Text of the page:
(a) A law-enforcement officer who stops a motor vehicle for an alleged violation of a traffic misdemeanor law or ordinance may not search the vehicle unless he or she:
(1) Has probable cause or another lawful basis for the search;
(2) Obtains the written consent of the operator of the vehicle on a form that complies with section eleven of this article; or, alternatively,
(3) Obtains the oral consent of the operator of the vehicle and ensures that the oral consent is evidenced by an audio recording that complies with section eleven of this article.
(b) Notwithstanding the provisions of subsection (a) of this section, should a form meeting the requirement of section eleven of this article or an audio recording device be unavailable a handwritten consent executed by the vehicle operator and meeting the consent requirements of section eleven of this article will suffice.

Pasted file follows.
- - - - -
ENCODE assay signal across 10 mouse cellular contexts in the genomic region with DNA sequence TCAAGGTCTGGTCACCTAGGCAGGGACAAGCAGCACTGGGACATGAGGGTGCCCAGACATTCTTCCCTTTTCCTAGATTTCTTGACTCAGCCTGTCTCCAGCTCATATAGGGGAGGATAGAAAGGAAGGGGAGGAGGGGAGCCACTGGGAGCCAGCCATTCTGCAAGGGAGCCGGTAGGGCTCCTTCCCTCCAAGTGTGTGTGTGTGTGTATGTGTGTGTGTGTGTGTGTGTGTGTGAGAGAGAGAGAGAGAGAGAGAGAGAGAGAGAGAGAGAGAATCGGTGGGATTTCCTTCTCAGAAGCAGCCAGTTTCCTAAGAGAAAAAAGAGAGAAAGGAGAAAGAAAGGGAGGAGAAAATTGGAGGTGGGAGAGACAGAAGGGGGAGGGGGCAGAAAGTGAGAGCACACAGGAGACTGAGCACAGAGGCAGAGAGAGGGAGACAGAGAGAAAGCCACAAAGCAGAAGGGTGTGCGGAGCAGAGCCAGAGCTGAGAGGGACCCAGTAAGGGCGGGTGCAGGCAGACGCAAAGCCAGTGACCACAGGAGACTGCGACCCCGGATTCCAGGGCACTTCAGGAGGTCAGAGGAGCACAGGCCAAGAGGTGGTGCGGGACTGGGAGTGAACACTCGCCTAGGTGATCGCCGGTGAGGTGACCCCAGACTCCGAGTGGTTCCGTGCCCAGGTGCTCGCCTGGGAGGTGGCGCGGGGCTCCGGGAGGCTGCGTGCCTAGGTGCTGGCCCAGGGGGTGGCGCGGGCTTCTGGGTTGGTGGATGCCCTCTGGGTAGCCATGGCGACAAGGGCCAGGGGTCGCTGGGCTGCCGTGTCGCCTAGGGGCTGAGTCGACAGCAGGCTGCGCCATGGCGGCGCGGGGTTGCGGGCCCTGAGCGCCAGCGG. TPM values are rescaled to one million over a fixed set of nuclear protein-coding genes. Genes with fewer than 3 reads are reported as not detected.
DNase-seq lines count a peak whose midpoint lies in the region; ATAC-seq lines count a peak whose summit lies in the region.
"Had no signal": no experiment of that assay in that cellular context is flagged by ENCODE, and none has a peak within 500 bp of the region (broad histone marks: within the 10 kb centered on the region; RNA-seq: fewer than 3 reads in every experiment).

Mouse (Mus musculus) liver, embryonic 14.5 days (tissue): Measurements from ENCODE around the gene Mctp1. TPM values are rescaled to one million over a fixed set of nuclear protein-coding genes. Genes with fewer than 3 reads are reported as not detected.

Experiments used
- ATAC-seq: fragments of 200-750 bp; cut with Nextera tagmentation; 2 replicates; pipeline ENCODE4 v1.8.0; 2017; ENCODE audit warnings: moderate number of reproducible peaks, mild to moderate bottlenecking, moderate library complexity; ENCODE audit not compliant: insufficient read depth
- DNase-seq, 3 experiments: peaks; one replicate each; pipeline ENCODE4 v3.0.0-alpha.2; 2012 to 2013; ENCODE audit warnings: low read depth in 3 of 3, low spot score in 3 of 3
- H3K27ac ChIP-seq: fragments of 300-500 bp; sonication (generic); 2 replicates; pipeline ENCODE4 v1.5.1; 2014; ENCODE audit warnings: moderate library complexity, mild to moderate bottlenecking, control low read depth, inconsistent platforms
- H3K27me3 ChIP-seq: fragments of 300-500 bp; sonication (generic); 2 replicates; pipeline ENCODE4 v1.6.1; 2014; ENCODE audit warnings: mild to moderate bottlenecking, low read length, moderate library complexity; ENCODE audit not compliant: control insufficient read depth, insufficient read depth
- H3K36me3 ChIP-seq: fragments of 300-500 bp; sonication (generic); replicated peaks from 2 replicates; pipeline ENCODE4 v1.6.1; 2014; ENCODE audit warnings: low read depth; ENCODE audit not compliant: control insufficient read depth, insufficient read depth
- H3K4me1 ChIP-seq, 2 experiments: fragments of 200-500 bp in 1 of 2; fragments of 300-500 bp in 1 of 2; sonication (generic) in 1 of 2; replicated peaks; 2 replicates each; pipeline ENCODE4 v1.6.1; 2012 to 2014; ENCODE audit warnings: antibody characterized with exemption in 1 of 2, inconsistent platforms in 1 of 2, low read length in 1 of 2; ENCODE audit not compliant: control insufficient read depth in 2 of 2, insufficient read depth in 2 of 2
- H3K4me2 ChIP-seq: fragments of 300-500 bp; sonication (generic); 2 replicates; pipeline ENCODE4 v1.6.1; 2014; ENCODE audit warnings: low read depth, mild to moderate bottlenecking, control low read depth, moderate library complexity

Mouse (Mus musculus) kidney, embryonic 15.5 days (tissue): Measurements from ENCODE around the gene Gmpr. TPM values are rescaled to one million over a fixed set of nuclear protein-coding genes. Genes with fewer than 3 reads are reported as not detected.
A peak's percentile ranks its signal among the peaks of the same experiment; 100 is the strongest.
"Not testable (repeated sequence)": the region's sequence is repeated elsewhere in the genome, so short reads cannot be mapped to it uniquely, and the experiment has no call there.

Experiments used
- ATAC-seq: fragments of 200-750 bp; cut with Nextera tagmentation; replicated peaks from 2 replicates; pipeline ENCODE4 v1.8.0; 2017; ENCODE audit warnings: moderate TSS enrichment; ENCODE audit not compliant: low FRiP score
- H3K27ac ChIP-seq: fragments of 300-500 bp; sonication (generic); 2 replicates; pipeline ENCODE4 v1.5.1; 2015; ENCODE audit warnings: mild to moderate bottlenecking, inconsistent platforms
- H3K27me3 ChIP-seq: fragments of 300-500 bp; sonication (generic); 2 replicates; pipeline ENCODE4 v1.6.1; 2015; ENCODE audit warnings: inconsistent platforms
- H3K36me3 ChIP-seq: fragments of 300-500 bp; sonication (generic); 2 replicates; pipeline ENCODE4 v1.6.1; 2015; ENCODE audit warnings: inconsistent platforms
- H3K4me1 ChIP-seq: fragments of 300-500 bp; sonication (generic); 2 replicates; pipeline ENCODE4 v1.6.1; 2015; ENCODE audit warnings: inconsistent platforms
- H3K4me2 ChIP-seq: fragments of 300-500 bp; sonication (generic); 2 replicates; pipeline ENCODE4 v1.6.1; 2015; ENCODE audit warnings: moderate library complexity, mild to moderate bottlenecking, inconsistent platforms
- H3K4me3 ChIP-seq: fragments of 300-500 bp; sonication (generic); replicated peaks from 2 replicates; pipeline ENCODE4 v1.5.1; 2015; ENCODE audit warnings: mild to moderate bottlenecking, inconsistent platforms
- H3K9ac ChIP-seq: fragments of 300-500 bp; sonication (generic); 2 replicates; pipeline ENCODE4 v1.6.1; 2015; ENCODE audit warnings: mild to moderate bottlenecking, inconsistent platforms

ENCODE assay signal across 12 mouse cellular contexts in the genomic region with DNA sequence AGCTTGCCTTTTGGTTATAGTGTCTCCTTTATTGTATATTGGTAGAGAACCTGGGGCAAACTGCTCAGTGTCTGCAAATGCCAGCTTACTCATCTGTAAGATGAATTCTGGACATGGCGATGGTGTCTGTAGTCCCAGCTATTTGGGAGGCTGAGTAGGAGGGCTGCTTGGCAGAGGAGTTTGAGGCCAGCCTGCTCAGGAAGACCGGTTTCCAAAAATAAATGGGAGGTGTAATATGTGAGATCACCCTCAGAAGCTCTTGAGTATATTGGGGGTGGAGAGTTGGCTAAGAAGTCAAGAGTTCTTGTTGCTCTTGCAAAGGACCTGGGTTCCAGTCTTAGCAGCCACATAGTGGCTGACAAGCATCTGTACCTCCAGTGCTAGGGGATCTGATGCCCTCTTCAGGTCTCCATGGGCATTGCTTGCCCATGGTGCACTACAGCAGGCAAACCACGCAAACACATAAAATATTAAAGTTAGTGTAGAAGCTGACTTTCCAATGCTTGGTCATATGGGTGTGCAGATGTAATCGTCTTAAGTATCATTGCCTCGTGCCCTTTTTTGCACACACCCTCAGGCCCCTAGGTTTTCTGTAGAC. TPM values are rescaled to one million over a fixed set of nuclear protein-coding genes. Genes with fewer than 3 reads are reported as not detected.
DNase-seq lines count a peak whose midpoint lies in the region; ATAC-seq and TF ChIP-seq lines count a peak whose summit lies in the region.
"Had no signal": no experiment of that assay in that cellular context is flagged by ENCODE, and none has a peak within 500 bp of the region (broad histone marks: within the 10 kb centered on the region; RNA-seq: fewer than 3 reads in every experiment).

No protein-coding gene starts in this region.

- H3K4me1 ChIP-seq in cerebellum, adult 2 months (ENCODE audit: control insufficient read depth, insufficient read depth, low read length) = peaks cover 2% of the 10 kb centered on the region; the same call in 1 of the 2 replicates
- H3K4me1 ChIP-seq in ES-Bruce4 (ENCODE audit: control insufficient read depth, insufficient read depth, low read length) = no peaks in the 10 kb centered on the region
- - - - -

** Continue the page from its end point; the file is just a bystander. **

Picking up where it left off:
(c) Notwithstanding the provisions of subsection (a) or (b)of this section should a court find that the officer had a reasonable suspicion of dangerousness to his or her safety which precluded recordation of the consent the recordation requirements of this section shall be found inapplicable.
(d) Failure to comply with the provisions of this section shall not, standing alone, constitute proof that any consent to search was involuntary.
(e) A finding by a court that the operator of a motor vehicle voluntarily and verbally consented to a search of the motor vehicle shall make the recordation requirements of this section inapplicable.
(f) Nothing contained in this section shall be construed to create a private cause of action.
(g) This section takes effect on January 1, 2011.